Rembrandt was a masterful storyteller. But instead of words, he told his stories in pictures. He carefully ‘directed’ his characters, using tricks from the world of theatre. In spring 2024, Museum Rembrandthuis will host the exhibition Directed by Rembrandt. It showcases the close connection between Rembrandt’s art and Amsterdam’s theatre scene. It is the first exhibition to portray Rembrandt as a director.
The Rembrandt House Museum will be borrowing several masterpieces for the exhibition, including the painting Joseph Accused by Potiphar’s Wife (1655) from Berlin’s Gemäldegalerie, returning for three months to the place it was originally painted.
The exhibition Directed by Rembrandt will be open from 2 March to 26 May 2024 in the Rembrandt House Museum. The press preview will take place on Tuesday 27 February 2024.
Rembrandt: telling stories in pictures
The exhibition Directed by Rembrandt takes visitors into the ‘producer’s office’ and explores the ways in which Rembrandt ‘directed’ his compositions. Rembrandt was keenly aware that selecting the right dramatic moment from a story was key to a painting’s success. Painters often chose a turning point in a story – a concept known in theatre terms as ‘peripeteia’. This is the decisive moment when the main or other character gains a profound insight, often prompted by a sudden event. Many artists imbued their paintings with drama by depicting a character’s emotional outburst after this turning point. Rembrandt, however, preferred to depict the preceding moment– just before the climax. This approach draws the viewer into the moment, creating a sense of empathy and emotional engagement. A fantastic example of this is his painting of Susanna, on loan from The Mauritshuis (The Hague). Rembrandt depicts a nude Susanna, stepping into the pool for a bath, when she suddenly realizes she is being spied on by two men with unwholesome intentions.
Rembrandt looking in the mirror
As a director of his stories, Rembrandt applied a variety of techniques that were also used in theatre. One of them, which he explored from a very early age, was to look at facial expressions: he would act in front of the mirror and reproduce his reflection in etchings. He also learned about the universal hand gestures used by orators and actors to emphasize their words, and visited theatres and other venues to study costumes. Rembrandt had a predilection for dramatic lighting, and his pupils adopted this penchant for drama: they would occasionally model for each other in complicated poses. Visitors will learn about these and other aspects of Rembrandt’s role as a director through etchings, drawings, and paintings. Three of his masterpieces (Susanna, Joseph Accused by Potiphar’s Wife, and The Hundred Guilder Print) offer a more in-depth look at how Rembrandt employed theatre techniques and to what effect.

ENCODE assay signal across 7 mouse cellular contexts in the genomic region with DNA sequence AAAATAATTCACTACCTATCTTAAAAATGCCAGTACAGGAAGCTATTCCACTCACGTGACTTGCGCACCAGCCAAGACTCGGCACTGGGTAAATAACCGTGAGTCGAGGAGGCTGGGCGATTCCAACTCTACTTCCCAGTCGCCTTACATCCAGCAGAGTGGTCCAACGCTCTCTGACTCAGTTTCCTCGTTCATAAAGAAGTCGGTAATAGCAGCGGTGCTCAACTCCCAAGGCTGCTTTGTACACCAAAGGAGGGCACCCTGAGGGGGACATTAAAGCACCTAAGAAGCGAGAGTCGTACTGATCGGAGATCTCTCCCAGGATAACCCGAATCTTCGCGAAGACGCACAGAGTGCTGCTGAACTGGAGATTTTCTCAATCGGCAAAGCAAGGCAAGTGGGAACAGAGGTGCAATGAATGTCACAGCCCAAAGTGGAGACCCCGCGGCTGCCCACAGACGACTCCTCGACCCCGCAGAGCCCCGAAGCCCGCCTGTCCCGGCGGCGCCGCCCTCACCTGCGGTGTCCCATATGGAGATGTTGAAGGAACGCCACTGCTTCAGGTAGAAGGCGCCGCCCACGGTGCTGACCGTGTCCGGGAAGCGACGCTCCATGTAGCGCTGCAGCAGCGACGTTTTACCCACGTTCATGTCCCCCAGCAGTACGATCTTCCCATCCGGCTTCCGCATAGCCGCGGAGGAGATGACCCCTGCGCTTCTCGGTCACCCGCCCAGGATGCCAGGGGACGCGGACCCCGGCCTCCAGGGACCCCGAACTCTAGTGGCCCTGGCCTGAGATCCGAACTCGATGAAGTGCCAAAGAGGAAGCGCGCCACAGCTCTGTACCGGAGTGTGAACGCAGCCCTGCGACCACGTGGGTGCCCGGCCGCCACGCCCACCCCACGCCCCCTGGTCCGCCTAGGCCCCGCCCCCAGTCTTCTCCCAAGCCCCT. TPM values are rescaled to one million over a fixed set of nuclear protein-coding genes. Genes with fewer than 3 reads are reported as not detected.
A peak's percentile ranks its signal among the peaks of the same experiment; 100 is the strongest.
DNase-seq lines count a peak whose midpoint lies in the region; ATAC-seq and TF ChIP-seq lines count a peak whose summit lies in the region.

Rembrandt, the theatre-goer
The exhibition also touches on Rembrandt’s visits to the theatre. In Rembrandt’s time, Amsterdam’s theatre scene was undergoing drastic change. Until the early seventeenth century, theatre was a privilege of the elite and was performed in exclusive clubs known as chambers of rhetoric. The theatre experience of the less wealthy urban population was limited to sporadic street performances, such as during the autumn fair where charlatans and international touring theatre companies would perform. But this changed dramatically with the opening of the first theatre in the Netherlands, in Amsterdam, in January 1638. From then on, audiences could see performances as often as twice a week. There were three circles: expensive box seats, standard gallery seats, and cheap standing room.
Rembrandt visited the theatre, drew actors, and became acquainted with playwrights and theatre directors. Moreover, he lived close to the area where the bulk of the theatre repertoire was generated. The island of Vlooienburg, now the Waterlooplein, was home to Sephardic Jews who brought Spanish theatre to Amsterdam and translated it into Dutch. These pieces enjoyed resounding success.
Exhibition at The Amsterdam City Archives
At the same time as the exhibition Directed by Rembrandt, the Amsterdam City Archives will be organizing an exhibition in its Treasure Room. This exhibition highlights the wider context of the Stadsschouwburg of Amsterdam, its playwrights and actors, and its role in the city.